"For certain types of procedures, there's no question you could get it done more cheaply than you could get it done in a hospital," Chewning said. "The question is, is it worth it for an individual to save a couple of hundred bucks on your cataract procedure if, in essence, it jeopardizes your local hospital's ability to stay in business?"

Patients could end up paying a high price for that cataract when their ride to an emergency room gets longer after having a heart attack, he said.

Advocates for scaling back CON laws point out that it is the same doctors looking for flexibility in how they treat patients that provide the charity care in those hospitals.


Lawmakers once again pushing for reform

Proponents of the CON repeal efforts point to statements issued in 2008 by the Federal Trade Commission and U.S. Department of Justice saying that CON programs "undercut consumer choice, stifle innovation and weaken market's ability to contain health care costs{{/a}}." Those statements came from officials in place at the end of Republican President George W. Bush's administration, and the Obama administration appears to have been largely silent on the topic.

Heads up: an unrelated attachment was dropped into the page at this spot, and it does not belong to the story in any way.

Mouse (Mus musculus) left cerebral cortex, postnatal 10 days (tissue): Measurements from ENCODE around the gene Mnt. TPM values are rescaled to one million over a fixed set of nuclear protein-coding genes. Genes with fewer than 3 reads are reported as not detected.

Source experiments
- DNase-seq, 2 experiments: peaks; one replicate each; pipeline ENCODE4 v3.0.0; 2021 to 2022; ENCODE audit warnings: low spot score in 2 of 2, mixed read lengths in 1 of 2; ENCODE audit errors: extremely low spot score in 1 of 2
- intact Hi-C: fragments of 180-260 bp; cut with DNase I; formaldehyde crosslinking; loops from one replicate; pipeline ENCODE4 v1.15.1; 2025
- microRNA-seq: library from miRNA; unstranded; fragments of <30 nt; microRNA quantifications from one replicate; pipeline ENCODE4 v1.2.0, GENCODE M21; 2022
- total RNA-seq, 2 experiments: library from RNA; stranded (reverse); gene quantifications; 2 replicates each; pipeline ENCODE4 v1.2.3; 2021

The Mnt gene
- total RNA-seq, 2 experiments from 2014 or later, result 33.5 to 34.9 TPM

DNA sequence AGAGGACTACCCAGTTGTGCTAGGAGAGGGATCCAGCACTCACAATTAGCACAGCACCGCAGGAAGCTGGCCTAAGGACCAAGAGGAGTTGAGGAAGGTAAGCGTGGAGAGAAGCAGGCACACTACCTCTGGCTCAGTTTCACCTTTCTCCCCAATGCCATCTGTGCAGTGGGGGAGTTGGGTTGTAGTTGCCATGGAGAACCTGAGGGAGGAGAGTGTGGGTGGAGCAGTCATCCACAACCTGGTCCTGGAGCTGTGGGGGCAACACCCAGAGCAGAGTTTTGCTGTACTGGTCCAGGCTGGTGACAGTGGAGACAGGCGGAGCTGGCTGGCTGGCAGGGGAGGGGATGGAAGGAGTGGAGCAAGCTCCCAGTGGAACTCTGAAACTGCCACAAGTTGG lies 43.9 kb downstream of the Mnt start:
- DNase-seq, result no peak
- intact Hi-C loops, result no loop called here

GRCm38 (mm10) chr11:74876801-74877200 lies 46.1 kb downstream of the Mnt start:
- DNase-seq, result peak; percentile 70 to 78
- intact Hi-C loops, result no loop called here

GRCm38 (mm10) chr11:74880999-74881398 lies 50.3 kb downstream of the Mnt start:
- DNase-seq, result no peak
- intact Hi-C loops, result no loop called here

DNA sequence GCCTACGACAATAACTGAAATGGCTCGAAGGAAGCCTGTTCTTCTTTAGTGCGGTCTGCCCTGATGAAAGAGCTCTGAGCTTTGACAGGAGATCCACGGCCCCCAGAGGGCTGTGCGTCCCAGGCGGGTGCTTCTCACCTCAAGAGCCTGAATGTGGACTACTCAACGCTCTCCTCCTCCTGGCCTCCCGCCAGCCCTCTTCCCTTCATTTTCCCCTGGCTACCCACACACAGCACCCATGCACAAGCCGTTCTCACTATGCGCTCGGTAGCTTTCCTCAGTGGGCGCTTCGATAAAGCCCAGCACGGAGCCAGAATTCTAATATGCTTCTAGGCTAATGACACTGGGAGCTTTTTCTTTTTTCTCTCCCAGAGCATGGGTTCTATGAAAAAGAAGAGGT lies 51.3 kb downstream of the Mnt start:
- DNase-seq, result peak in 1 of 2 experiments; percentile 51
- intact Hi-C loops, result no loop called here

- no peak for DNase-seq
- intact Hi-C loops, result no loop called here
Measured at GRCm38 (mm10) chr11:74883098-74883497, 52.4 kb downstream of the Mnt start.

Hospitals can sometimes run up against the wrong side of the certificate of need law.

For example, when UNC Health Care asked the state Division of Health Service Regulation for permission to buy a new linear accelerator to provide radiation for certain cancer treatments, the application was rejected because the state said UNC hadn't shown it was needed.

"The applicant did not adequately demonstrate the need the population projected to be served has for the proposed project," reviewers said, adding that UNC had also failed to show how the new equipment would help under-served populations.

"This proposal would allow UNC to provide radiation therapy to cancer patients closer to home, in a more convenient community setting. That can lead to higher patient satisfaction, better quality of life and improved outcomes," UNC Hospitals spokesman Alan Wolf said, adding that the decision is under appeal.

Advocates argue that businesses, whether they be hospitals or groups of doctors, are in the best position to evaluate whether a new piece of equipment is needed.